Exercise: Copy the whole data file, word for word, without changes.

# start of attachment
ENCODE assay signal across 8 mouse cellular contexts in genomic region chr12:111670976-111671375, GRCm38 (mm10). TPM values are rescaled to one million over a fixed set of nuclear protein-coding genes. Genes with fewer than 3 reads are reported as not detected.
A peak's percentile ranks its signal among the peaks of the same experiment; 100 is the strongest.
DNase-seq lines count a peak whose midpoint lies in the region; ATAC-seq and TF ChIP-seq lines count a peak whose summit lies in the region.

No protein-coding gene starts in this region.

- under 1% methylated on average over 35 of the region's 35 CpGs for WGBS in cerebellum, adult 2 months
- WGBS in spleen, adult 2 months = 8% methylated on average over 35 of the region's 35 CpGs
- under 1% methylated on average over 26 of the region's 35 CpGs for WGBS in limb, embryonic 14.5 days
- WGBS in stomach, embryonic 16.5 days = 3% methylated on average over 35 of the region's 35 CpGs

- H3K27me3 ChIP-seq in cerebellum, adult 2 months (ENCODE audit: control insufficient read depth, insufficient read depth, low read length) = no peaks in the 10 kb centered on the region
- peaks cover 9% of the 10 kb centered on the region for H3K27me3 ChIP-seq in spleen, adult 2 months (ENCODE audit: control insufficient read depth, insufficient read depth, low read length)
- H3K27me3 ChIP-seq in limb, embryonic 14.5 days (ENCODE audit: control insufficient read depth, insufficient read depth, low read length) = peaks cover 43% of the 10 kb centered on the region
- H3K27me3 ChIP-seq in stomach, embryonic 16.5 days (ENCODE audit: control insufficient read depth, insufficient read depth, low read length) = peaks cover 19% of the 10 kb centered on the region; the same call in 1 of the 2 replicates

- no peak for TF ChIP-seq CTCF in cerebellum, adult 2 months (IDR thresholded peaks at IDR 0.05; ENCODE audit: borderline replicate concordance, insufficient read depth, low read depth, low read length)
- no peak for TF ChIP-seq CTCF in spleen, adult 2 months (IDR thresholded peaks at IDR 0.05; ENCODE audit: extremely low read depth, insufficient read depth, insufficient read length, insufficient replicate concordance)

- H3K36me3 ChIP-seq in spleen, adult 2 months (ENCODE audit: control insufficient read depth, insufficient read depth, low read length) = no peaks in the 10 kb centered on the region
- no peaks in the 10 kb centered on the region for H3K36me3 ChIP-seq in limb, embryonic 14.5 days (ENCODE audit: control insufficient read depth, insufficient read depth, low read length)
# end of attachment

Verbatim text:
ENCODE assay signal across 8 mouse cellular contexts in genomic region chr12:111670976-111671375, GRCm38 (mm10). TPM values are rescaled to one million over a fixed set of nuclear protein-coding genes. Genes with fewer than 3 reads are reported as not detected.
A peak's percentile ranks its signal among the peaks of the same experiment; 100 is the strongest.
DNase-seq lines count a peak whose midpoint lies in the region; ATAC-seq and TF ChIP-seq lines count a peak whose summit lies in the region.

No protein-coding gene starts in this region.

- under 1% methylated on average over 35 of the region's 35 CpGs for WGBS in cerebellum, adult 2 months
- WGBS in spleen, adult 2 months = 8% methylated on average over 35 of the region's 35 CpGs
- under 1% methylated on average over 26 of the region's 35 CpGs for WGBS in limb, embryonic 14.5 days
- WGBS in stomach, embryonic 16.5 days = 3% methylated on average over 35 of the region's 35 CpGs

- H3K27me3 ChIP-seq in cerebellum, adult 2 months (ENCODE audit: control insufficient read depth, insufficient read depth, low read length) = no peaks in the 10 kb centered on the region
- peaks cover 9% of the 10 kb centered on the region for H3K27me3 ChIP-seq in spleen, adult 2 months (ENCODE audit: control insufficient read depth, insufficient read depth, low read length)
- H3K27me3 ChIP-seq in limb, embryonic 14.5 days (ENCODE audit: control insufficient read depth, insufficient read depth, low read length) = peaks cover 43% of the 10 kb centered on the region
- H3K27me3 ChIP-seq in stomach, embryonic 16.5 days (ENCODE audit: control insufficient read depth, insufficient read depth, low read length) = peaks cover 19% of the 10 kb centered on the region; the same call in 1 of the 2 replicates

- no peak for TF ChIP-seq CTCF in cerebellum, adult 2 months (IDR thresholded peaks at IDR 0.05; ENCODE audit: borderline replicate concordance, insufficient read depth, low read depth, low read length)
- no peak for TF ChIP-seq CTCF in spleen, adult 2 months (IDR thresholded peaks at IDR 0.05; ENCODE audit: extremely low read depth, insufficient read depth, insufficient read length, insufficient replicate concordance)

- H3K36me3 ChIP-seq in spleen, adult 2 months (ENCODE audit: control insufficient read depth, insufficient read depth, low read length) = no peaks in the 10 kb centered on the region
- no peaks in the 10 kb centered on the region for H3K36me3 ChIP-seq in limb, embryonic 14.5 days (ENCODE audit: control insufficient read depth, insufficient read depth, low read length)